Riflescopes: Under $3000


Updated in February, 2023

Hunting scopes

If you prefer SFP scopes, between $2k and $3k are several high end scopes from S&B, Zeiss and Swarovski.  They are all excellent and the choice between them comes down to personal preferences.  I am somewhat partial to S&B Polar and its simpler variants (SFP with fixed parallax) sneak in under $3k.  The 3-12×54 would probably be my low light choice.

As a general purpose hunting scope, Swarovski Z6i 2.5-15×44 has a lot to offer in a very useful configuration.

I have to admit though, that I like small scopes and March’s SFP 1.5-15×42 may very well be my choice when you need the most flexibility.  I have spent quite a lot of time with this scope and it is surprisingly well balanced given the broad magnification range.  If you want to occasionally throw a thermal clip-on in front of your hunting scope, March 1.5-15×42 is an easy choice.

Long range precision

This one used to be a harder choice, but I have to admit that from what I have seen so far, I think Vortex Razor HD Gen3 6-36×56 takes this one.  At around $3k, I think this is the one to beat.

There are some promising newcomers though like the about to be announced Element Theos 6-36×56.  I am looking at one of the first production models and I like what I see.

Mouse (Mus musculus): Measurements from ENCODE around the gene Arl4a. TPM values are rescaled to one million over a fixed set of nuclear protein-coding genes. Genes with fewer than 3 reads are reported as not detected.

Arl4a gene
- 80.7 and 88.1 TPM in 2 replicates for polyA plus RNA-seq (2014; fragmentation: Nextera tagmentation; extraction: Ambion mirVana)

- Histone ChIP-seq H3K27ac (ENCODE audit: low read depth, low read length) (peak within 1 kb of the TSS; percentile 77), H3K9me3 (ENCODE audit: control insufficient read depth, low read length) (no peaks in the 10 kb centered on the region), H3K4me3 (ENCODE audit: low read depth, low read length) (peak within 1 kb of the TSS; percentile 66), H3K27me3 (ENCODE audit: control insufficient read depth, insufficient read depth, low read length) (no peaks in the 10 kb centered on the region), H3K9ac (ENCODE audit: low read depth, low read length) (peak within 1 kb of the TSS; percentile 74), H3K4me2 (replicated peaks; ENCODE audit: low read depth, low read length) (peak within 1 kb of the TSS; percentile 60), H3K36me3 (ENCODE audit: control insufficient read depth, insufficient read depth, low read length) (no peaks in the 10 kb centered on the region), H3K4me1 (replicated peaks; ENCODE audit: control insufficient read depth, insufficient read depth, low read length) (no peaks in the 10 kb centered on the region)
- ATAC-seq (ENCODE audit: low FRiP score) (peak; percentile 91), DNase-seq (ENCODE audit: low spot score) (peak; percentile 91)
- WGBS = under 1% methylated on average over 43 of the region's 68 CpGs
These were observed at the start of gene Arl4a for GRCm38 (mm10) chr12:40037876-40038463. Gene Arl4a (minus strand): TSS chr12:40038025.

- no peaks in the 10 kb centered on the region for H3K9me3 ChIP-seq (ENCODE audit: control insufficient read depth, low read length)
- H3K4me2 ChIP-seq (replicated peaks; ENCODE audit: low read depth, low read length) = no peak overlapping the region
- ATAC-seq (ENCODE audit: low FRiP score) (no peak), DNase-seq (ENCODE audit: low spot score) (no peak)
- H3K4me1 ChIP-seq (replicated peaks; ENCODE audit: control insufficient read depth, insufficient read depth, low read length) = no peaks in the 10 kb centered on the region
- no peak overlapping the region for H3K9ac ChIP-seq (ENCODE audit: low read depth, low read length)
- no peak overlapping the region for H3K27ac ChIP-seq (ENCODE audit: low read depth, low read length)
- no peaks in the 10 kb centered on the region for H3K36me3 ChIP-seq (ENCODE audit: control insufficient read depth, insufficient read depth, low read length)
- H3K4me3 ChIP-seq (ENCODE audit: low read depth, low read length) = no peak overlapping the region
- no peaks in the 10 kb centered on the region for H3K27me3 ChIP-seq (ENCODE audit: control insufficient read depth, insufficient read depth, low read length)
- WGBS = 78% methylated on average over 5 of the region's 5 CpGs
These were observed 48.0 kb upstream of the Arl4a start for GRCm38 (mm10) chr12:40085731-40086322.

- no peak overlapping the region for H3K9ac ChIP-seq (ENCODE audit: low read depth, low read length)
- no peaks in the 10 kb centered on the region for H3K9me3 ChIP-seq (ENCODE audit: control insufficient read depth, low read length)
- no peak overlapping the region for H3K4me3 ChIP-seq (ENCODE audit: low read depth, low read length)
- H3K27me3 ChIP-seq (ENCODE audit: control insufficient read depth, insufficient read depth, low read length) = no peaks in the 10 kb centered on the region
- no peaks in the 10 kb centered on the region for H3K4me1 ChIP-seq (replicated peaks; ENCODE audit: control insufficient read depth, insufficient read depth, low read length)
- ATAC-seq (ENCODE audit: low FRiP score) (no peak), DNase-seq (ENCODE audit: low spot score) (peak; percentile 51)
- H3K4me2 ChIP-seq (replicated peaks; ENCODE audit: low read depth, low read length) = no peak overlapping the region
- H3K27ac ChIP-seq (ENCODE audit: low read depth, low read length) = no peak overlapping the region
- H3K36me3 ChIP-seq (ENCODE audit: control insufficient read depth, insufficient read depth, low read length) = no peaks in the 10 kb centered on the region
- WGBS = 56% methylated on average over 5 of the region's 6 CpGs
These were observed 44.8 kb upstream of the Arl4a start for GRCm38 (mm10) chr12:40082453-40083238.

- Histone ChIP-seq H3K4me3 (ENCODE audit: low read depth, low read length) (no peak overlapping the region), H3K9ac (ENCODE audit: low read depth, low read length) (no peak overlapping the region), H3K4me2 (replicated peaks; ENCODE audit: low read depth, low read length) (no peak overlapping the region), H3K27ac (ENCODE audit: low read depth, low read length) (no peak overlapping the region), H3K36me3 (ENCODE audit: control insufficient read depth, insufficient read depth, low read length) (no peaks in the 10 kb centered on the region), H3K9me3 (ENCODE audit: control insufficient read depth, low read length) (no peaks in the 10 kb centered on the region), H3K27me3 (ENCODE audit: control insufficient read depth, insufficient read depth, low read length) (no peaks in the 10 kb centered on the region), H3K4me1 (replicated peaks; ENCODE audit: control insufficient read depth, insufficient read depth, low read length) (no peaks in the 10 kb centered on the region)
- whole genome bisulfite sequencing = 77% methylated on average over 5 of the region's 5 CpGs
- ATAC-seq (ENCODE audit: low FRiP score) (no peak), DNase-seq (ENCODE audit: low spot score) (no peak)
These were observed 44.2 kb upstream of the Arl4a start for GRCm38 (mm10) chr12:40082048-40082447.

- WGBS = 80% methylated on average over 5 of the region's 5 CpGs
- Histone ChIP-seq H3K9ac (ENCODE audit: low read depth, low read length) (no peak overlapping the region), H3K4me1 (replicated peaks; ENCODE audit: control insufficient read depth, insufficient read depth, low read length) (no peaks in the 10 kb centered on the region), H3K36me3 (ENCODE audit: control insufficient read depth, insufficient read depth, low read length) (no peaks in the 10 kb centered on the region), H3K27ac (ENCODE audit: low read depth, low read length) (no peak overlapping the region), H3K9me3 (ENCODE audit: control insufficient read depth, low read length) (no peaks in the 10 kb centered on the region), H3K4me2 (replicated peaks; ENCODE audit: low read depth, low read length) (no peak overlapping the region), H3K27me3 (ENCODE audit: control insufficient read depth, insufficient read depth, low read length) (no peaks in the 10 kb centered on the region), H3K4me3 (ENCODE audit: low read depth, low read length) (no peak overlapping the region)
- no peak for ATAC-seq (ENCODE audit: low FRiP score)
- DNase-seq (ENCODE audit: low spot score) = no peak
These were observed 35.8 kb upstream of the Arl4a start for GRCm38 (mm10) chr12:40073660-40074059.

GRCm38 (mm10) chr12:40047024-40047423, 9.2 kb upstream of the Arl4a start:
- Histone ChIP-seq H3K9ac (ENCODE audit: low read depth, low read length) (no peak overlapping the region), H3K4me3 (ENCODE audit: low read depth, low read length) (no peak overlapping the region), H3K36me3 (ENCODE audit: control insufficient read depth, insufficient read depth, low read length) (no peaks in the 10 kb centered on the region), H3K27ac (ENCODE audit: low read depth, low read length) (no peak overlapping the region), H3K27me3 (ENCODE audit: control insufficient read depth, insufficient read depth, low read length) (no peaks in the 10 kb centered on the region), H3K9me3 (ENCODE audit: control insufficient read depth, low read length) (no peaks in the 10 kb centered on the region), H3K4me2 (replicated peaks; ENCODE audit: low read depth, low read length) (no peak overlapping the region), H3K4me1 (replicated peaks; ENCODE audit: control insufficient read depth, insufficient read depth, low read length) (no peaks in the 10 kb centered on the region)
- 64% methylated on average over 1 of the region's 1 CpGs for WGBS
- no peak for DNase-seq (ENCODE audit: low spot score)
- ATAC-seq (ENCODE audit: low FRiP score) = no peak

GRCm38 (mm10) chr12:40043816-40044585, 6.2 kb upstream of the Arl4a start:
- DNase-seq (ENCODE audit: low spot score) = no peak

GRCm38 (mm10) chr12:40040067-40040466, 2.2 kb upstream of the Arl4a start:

Burris XTR Pro 5.5-30×56 should be on this list.

Generally, we are looking at a broad range of FFP scopes here and there is a lot to choose from.  With 56mm objective designs, Razor Gen3 takes the cake, but as we go down to smaller scopes, there are many good options.  Razor Gen3 is, for the time being available with a tree reticle only.  If you prefer a simpler reticle design, Leica PRS 5-30×56 with L-Ballistic reticle is worth looking at.  For a lighter weight option while still maintaining a 56mm objective, Leupold Mark5HD 5-25×56 is is supposed to finally available with illuminated PR2-MIL reticle.

 If you are looking for something with a 50mm objective, there are several good options.  The one that has really been growing on me is US Optics FDN 17x 3.2-17×50.  I am not a big fan of tunneling on this scope, but this scope has wide FOV above 5x, excellent eyepiece and a very nice elevation turret.

It is not short though, so if you want something more compact, Leupold finally made a version of the 3.6-18×44 with illuminated PR1-MIL reticle.

Another good crossover design is March’s 3-24×52 with FML-TR1H reticle.  It is a little finicky on higher magnifications, but it is robust and lightweight with very broad magnification range and excellent image quality.

Lastly, if you are not looking for a ton of magnification, I really like Nightforce ATACR 4-16×42.  I tested this scope a long time ago with Mil-R reticle.  If Mil-XT was available back then, I would still own this scope.

The last three are also really good options for accurate gas guns.


I think Vortex Razor Gen3 1-10×24 owns this one.  Nightforce ATACR 1-8×24 is a nice design as well, although the Razor Gen3 edges it out largely due to the wider FOV.  If you are not looking for a high end FFP LPVO, you do not not need to spend this much money.